One factor in consumer price inflation is confidence in the currency – often measured as “inflation expectations.” Like so many other factors in economics, it’s psychological!
When the people have confidence that the purchasing power of their currency remains stable, and when businesses therefore cannot raise prices because people and other businesses would refuse to pay these higher prices, then inflation is “well anchored,” as central bankers say. This is expressed in various “inflation expectation” indices. But confidence can vanish, and once gone, it’s devilishly hard to rebuilt.
Over the past two decades, the Japanese have learned that there is very little or no inflation in their system:
All economic players have adjusted to it — consumers, government entities, businesses, pension funds, etc. This confidence has made it effectively impossible to raise prices on many goods and services (with some exceptions). When companies tried to raise prices, consumers simply switched to alternatives or cut back, and the price increases didn’t stick.
The Japanese are hording cash (via yen deposits and other low-risk yen instruments) because they know it will retain its purchasing power. They trust the yen! This attitude – “inflation expectations” – has helped keep inflation to near zero. It’s a self-reinforcing mechanism.
On the other hand, there’s Argentina: Successive governments have for decades trashed any kind of confidence or trust people might have had in the peso. Argentines get rid of pesos as soon as they can (convert them into dollars or assets). In other words, they constantly sell pesos. The entire economy has adjusted to dealing with a currency that rapidly loses purchasing power. It too is a self-reinforcing mechanism.
During the 1970s, there was a lot of inflation in the US, reaching nearly 15% in 1980. It had to be stopped before it would spiral completely out of control. Fed Chairman Paul Volcker, with the gutsy public backing of President Reagan, went to work with rate increases of a full percentage point per meeting that shocked. This was accompanied by a publicity campaign.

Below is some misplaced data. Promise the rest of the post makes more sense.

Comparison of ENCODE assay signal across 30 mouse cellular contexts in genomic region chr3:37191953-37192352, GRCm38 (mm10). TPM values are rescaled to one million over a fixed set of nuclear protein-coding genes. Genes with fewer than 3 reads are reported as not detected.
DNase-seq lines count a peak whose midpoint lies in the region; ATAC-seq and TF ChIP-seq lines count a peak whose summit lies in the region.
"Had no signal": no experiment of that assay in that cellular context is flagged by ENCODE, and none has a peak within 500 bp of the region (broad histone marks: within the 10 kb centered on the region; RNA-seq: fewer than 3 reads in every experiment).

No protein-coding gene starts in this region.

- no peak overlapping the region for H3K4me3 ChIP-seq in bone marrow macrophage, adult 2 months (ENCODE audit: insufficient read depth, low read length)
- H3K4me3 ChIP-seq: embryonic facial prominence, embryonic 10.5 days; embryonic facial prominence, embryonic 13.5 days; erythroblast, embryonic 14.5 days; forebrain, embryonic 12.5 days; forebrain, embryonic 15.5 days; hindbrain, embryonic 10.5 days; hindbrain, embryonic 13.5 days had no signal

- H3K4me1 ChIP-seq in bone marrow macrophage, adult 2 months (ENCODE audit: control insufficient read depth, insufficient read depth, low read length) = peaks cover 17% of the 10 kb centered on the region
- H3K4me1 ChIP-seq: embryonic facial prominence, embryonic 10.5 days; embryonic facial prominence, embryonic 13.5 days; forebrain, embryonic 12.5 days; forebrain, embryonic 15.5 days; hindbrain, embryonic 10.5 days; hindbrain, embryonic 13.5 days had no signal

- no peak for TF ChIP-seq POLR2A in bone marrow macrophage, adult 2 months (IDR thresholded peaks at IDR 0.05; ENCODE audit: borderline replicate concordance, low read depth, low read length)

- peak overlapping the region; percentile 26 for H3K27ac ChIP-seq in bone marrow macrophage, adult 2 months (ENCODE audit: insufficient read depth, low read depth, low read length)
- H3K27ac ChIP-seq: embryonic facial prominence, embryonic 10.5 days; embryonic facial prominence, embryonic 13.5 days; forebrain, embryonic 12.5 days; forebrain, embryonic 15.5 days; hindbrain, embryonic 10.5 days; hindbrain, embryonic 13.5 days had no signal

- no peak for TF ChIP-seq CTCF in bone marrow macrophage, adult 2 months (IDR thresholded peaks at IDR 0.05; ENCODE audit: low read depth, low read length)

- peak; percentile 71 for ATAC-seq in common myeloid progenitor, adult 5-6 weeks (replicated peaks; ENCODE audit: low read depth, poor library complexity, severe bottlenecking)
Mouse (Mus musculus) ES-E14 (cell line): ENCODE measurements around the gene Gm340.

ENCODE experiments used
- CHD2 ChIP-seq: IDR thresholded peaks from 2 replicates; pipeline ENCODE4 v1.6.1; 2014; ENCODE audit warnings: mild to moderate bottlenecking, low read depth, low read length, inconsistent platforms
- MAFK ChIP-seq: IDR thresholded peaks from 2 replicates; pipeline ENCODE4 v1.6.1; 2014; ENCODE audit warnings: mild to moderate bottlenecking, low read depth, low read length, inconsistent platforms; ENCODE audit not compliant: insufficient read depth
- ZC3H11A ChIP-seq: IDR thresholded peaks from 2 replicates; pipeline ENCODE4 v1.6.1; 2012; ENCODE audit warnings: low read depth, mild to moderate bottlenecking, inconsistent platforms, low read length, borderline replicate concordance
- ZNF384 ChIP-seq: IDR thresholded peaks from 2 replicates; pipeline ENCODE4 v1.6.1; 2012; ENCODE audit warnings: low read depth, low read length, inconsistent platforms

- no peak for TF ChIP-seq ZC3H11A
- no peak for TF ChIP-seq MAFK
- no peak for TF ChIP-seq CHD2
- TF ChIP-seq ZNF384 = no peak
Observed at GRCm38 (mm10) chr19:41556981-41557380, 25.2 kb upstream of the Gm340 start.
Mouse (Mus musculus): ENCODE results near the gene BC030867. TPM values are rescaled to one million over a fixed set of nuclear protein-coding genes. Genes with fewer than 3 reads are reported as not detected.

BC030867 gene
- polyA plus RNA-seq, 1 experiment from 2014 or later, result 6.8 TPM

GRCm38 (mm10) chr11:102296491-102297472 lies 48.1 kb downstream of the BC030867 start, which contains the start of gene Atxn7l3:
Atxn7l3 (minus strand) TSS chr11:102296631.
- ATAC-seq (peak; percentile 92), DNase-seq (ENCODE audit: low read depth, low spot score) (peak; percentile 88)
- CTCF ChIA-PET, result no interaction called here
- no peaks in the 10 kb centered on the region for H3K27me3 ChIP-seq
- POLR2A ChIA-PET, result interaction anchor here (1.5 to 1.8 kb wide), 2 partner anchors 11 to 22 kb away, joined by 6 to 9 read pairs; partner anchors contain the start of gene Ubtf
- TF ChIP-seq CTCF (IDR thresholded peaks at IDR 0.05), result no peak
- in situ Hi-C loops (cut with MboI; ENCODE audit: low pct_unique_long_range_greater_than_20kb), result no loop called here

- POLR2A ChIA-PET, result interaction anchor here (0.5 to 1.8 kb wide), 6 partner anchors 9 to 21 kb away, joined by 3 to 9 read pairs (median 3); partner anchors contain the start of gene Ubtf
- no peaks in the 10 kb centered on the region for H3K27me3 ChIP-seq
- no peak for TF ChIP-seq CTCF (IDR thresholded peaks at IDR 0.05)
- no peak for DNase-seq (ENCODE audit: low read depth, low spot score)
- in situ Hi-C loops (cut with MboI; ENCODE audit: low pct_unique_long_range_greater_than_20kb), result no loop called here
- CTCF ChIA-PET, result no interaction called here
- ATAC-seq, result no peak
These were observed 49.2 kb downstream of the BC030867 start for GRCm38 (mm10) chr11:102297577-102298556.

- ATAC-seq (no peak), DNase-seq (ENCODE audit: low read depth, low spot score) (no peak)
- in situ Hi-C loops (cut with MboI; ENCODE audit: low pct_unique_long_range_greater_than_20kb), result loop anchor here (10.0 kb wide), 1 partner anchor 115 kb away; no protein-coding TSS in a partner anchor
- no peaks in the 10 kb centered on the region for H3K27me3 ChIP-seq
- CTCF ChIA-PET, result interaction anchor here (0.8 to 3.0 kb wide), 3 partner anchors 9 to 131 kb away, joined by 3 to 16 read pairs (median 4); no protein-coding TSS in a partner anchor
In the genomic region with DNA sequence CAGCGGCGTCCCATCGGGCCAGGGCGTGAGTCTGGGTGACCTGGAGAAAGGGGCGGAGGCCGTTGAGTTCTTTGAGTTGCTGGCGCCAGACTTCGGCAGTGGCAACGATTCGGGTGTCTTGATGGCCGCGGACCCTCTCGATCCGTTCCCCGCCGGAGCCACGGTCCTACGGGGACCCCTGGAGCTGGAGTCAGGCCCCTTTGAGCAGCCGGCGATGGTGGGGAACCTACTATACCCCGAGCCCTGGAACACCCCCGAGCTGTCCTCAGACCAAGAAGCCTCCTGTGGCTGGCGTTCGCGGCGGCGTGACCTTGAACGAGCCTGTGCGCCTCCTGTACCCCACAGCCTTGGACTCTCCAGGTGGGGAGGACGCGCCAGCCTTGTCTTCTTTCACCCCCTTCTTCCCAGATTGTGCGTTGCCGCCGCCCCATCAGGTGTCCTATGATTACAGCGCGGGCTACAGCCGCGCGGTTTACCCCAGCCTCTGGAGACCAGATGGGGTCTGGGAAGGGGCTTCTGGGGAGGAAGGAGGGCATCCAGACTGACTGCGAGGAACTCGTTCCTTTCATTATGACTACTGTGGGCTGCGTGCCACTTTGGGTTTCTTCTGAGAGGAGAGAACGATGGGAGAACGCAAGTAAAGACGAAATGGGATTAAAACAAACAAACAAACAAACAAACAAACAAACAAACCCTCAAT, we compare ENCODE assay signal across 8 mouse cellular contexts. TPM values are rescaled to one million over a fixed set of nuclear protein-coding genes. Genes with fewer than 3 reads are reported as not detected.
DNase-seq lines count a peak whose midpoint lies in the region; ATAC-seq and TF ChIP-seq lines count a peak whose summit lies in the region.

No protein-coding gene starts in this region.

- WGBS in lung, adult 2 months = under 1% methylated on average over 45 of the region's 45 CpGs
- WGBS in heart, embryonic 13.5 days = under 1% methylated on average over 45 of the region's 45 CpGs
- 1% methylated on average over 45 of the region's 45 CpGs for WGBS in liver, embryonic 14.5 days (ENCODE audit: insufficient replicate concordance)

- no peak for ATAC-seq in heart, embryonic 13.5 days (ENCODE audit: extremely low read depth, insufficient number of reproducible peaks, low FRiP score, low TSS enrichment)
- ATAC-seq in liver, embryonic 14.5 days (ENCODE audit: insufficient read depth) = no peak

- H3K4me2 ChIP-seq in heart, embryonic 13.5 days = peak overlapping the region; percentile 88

It was radical surgery to rebuild confidence in the dollar, and it caused a nasty “double-dip” recession that threw millions of people out of work. But inflation began dropping. And over many years, it gradually rebuilt confidence that prices might rise by about 2% to 3% a year, not more. In the Fed’s terms, “inflation expectations are well anchored.” As long as that confidence persists, inflation will have a hard time spiraling out of control.
But in the US, this confidence is still fragile. Inflation expectations already ticked up to 3%. Once inflation expectations rise, all bets are off.
This can also crop up in Japan, and when it does, nothing and no one will be prepared for it – after two decades of price stability. If consumer price inflation gets out of hand, the loss of purchasing power of the yen will destroy much of the wealth of the Japanese and the purchasing power of their labor.
That is a risk. And it comes on top of the more immediate risk associated with asset price inflation – what it does to the financial system when the prices of leveraged assets deflate. That’s the mechanism by which QE becomes destructive. That’s why the price of free money can be very costly.